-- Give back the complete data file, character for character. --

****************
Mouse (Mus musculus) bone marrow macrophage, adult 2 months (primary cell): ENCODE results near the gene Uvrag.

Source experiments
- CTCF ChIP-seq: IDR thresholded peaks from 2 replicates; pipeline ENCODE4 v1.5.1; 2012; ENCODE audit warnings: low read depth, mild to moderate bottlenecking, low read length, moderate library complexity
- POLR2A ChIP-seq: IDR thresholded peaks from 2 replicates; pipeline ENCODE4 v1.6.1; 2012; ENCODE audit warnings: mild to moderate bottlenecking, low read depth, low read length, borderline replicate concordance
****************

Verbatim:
Mouse (Mus musculus) bone marrow macrophage, adult 2 months (primary cell): ENCODE results near the gene Uvrag.

Source experiments
- CTCF ChIP-seq: IDR thresholded peaks from 2 replicates; pipeline ENCODE4 v1.5.1; 2012; ENCODE audit warnings: low read depth, mild to moderate bottlenecking, low read length, moderate library complexity
- POLR2A ChIP-seq: IDR thresholded peaks from 2 replicates; pipeline ENCODE4 v1.6.1; 2012; ENCODE audit warnings: mild to moderate bottlenecking, low read depth, low read length, borderline replicate concordance